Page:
How is the carbon cycle affected by global warming?
Increased temperatures affect the carbon cycle by lowering the amount of CO2 absorbed by oceans, melting permafrost which exposes the land underneath which then releases CO2 and CH4, and other
The carbon cycle describes how carbon moves and is transformed in the world. Global warming refers to increasing average global temperatures due to increases in greenhouse gases, such as carbon dioxide or CO2, in the atmosphere. Another important GHG is methane, CH4, is also increasing in the atmosphere.
Thus, the carbon cycle and global warming are intricately connected, as increasing carbon in the atmosphere means there is less carbon elsewhere in the cycle. Several feedback effects can be expected with higher temperatures:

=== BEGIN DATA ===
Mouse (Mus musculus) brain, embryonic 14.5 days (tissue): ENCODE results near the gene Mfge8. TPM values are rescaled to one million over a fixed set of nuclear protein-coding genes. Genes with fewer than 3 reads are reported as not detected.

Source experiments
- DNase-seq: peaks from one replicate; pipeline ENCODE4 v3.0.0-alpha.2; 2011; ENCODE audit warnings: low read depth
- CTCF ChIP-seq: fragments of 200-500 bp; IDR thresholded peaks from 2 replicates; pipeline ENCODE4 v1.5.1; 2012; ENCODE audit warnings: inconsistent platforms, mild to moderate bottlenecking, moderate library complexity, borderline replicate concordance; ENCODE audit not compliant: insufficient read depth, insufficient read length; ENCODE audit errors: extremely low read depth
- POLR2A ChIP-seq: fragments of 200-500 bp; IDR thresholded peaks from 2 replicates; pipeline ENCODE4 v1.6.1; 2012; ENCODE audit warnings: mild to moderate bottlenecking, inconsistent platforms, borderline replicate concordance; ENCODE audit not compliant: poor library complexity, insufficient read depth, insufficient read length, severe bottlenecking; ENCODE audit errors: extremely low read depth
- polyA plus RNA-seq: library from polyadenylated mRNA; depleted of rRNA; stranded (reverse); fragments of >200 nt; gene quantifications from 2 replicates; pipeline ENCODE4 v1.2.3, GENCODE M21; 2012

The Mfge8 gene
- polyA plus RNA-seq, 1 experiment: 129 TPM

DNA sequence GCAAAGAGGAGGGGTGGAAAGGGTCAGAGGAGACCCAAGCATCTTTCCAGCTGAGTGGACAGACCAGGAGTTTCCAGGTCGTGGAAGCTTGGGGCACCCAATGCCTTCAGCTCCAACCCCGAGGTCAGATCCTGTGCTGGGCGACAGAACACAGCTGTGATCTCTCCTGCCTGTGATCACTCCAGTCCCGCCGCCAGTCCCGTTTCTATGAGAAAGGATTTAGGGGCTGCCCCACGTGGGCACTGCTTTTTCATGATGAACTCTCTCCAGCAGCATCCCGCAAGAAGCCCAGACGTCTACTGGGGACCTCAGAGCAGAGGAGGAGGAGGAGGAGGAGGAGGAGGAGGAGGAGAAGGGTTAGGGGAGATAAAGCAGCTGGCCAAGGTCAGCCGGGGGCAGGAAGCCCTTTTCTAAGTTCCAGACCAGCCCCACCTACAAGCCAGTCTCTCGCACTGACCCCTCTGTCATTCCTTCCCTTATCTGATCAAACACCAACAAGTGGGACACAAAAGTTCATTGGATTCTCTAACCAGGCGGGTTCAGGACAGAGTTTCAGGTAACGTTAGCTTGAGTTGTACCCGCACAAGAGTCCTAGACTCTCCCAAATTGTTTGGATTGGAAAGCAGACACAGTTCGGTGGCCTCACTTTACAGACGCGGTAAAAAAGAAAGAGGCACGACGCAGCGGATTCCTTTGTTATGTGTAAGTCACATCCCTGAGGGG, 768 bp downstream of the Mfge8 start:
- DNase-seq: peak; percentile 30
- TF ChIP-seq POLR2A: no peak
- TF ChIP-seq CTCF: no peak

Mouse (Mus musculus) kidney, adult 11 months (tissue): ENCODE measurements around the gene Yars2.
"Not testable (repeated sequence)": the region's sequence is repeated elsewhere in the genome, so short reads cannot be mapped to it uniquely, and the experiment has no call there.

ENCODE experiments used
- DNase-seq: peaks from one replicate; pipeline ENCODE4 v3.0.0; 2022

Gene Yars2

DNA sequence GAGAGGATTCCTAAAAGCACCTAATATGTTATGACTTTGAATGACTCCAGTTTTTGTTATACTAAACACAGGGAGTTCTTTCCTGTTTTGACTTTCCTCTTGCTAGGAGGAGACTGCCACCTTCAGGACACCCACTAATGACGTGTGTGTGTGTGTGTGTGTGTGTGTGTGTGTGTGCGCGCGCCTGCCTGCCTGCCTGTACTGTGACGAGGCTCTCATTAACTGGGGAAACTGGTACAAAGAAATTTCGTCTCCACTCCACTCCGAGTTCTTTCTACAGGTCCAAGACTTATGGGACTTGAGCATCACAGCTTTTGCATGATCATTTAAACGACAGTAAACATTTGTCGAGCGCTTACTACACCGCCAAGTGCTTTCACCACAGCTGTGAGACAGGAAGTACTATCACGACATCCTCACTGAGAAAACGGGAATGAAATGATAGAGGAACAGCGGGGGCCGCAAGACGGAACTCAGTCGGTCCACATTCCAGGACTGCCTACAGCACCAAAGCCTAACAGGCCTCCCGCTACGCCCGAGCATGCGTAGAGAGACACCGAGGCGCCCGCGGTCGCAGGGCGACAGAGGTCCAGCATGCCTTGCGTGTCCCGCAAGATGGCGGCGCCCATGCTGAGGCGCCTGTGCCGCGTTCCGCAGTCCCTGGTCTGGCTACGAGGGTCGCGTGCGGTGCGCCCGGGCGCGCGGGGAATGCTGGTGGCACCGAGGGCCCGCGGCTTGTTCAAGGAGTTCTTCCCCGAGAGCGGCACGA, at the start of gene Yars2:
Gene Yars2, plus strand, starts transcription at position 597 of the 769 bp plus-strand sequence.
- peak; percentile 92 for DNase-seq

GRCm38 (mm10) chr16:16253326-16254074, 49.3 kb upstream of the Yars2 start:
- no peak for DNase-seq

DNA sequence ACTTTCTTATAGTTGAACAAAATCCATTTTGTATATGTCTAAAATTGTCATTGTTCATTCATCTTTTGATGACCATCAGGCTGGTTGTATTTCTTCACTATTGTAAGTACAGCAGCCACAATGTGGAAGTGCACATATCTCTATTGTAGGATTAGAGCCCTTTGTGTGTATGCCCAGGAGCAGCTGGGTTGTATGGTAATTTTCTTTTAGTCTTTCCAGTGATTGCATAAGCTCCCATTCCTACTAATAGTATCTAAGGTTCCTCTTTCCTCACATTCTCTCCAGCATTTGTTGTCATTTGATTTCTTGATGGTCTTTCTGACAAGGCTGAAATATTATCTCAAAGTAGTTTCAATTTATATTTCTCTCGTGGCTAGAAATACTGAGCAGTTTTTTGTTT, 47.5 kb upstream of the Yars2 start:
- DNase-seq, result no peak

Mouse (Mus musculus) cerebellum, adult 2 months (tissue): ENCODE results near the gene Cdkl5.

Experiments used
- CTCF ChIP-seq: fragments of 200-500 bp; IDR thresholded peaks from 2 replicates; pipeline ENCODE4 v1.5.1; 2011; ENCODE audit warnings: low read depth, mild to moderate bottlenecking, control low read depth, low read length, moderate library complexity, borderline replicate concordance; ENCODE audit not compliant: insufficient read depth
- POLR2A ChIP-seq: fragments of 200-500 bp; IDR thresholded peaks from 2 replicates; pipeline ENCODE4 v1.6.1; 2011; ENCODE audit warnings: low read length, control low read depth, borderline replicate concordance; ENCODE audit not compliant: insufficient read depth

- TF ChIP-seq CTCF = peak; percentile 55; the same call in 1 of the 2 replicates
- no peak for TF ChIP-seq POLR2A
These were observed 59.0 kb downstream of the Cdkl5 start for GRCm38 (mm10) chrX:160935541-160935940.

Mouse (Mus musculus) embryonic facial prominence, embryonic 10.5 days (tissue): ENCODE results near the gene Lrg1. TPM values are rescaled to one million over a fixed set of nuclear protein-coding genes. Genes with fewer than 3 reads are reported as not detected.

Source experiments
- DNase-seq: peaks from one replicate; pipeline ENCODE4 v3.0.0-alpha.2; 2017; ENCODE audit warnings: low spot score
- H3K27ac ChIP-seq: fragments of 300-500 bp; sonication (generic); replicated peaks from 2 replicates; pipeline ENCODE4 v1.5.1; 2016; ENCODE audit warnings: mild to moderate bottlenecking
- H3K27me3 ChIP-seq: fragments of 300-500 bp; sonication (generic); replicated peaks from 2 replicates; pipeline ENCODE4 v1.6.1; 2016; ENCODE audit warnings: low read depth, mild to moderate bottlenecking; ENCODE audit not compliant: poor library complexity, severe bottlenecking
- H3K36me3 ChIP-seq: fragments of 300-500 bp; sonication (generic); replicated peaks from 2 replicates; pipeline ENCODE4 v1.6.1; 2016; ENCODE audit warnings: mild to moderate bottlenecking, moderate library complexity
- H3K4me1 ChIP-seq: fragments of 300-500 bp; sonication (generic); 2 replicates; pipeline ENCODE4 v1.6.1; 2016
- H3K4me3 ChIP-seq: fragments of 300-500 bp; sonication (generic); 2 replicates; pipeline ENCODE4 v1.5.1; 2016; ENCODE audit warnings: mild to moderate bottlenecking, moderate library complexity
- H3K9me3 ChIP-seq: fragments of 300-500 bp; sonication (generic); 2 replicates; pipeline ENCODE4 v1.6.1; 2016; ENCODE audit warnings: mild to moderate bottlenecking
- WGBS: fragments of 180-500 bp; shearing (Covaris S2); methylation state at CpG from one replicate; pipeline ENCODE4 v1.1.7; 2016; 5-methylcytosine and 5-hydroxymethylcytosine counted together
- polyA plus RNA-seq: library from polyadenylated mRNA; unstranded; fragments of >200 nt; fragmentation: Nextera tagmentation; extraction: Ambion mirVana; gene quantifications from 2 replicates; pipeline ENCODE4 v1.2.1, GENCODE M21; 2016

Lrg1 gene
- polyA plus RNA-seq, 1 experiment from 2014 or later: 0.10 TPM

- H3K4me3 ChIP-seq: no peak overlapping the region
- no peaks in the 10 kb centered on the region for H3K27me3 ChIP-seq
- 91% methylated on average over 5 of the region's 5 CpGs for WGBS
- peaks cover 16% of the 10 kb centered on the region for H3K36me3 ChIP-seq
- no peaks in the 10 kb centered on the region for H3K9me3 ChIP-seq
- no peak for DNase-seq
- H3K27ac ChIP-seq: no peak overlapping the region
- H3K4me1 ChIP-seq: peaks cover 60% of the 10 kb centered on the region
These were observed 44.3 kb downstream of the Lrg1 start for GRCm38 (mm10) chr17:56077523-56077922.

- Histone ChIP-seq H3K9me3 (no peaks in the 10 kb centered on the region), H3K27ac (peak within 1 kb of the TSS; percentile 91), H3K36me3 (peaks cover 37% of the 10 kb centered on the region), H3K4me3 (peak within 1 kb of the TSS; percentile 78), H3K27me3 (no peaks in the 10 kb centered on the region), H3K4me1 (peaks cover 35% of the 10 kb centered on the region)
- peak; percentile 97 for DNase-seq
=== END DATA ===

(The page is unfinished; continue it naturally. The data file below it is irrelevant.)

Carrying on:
- Warmer oceans are less able to absorb CO2.
- Higher temperatures also means melting permafrost, which will release carbon dioxide and methane into the atmosphere.
- In areas with low precipitation, increased temperatures may increase the risk for forest fires, which would then release more carbon from the plant life into the atmosphere.
- Increasing atmospheric CO2 concentrations is thought to have a direct effect on peat forests, causing the bogs to release more CO2 (see here).
Global warming will impact the carbon cycle in multiple ways, not all of which are fully understood.